Congestion pricing : policy dimensions, public rejection and impacts
Author(s)Chingcuanco, Franco (Franco Felipe)
Massachusetts Institute of Technology. Department of Civil and Environmental Engineering.
MetadataShow full item record
This thesis makes three related contributions to the broad literature on congestion pricing. First, it examines three policy dimensions that underlie pricing: the economic arguments that motivate it, the technological options that enable it, and the equity concerns raised by its implementation. The thesis unites these dimensions and shows that not only can they be in tension with each other, but they also collectively affect pricing's public acceptance. Second, a new framework is proposed that roots the public rejection of congestion pricing along the dimensions of inequity and uncertainty, influenced by societal views and institutional issues. Using this framework, a number of political problems including collective action, credible commitment, free riding and loss aversion are posed as specific combinations of perceived inequity and uncertainty about congestion pricing's benefits and costs. Societal views are then shown to moderate the public's sentiment about this policy. Afterwards, this framework is linked to institutional issues, particularly the political process that could constrain and block the approval of a congestion pricing program. Finally, the thesis evaluates the effectiveness of pricing as a policy tool. The impacts of congestion pricing-both positive and negative-are first considered. Afterwards, the thesis compares pricing to a small subset of other congestion mitigation options, including taxing vehicle miles traveled, regulating automobile ownership, and regulating and taxing parking supply. The revenue generating potential of these tools is also reviewed. Throughout the thesis, evidence is drawn from both successful (e.g., London, Stockholm and Singapore) and failed (e.g., New York City, Edinburgh, Manchester and Hong Kong) attempts to introduce congestion pricing. The research concludes by delineating a number of important considerations when exploring pricing as an option to mitigate traffic congestion.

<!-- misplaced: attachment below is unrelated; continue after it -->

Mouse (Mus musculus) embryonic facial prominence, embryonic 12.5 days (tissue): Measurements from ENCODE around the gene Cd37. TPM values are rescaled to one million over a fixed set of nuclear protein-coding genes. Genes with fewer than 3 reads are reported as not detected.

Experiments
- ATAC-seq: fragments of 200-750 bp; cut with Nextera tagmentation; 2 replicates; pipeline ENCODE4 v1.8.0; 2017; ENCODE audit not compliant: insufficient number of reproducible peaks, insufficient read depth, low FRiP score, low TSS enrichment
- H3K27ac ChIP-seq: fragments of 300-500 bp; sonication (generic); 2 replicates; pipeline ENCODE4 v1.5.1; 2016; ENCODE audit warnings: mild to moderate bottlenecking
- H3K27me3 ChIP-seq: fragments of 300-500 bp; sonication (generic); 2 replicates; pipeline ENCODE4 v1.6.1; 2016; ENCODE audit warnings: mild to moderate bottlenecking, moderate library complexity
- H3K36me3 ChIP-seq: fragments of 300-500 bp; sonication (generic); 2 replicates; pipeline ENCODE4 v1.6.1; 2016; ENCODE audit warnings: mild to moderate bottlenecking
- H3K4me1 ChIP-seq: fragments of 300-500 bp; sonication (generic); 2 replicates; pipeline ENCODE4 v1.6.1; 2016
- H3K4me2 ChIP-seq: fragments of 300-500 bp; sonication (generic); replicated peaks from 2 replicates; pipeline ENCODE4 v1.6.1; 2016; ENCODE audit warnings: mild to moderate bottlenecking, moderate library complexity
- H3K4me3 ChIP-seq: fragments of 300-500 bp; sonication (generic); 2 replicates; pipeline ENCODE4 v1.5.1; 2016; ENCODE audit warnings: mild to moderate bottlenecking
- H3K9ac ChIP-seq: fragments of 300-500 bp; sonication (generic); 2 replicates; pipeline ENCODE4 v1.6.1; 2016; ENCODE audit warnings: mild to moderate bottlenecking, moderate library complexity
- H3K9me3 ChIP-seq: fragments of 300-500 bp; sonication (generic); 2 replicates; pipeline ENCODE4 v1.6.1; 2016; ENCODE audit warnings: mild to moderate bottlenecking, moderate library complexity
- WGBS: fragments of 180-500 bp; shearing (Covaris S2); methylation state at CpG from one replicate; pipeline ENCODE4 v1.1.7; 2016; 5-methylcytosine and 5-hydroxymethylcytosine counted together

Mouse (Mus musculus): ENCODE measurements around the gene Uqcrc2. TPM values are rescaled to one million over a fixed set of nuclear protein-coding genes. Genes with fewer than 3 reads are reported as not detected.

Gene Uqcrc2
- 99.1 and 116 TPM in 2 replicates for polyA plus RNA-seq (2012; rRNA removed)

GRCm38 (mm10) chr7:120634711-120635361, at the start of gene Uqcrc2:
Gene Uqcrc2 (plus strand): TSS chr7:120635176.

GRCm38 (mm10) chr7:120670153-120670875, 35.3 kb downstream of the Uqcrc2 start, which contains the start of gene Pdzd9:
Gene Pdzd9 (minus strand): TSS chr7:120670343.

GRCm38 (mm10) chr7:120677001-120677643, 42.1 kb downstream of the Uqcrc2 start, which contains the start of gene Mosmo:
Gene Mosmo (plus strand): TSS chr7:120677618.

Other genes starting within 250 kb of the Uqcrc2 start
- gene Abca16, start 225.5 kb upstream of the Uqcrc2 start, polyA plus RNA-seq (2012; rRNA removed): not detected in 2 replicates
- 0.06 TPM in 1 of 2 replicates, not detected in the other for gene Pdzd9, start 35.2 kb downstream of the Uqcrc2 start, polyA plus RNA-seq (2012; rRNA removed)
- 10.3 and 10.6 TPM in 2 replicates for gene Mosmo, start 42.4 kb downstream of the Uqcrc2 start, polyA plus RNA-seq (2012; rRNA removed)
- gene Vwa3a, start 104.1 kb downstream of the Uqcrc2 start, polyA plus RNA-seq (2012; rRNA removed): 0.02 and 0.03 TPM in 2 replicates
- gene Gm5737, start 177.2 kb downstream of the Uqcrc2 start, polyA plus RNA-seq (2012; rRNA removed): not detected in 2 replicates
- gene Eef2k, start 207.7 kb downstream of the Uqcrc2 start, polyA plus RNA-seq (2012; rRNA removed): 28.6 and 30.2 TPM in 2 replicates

Thesis: S.M. in Transportation and in Technology and Policy, Massachusetts Institute of Technology, Department of Civil and Environmental Engineering, 2014.Cataloged from PDF version of thesis.Includes bibliographical references (pages 115-128).
DepartmentMassachusetts Institute of Technology. Department of Civil and Environmental Engineering
Massachusetts Institute of Technology
Civil and Environmental Engineering.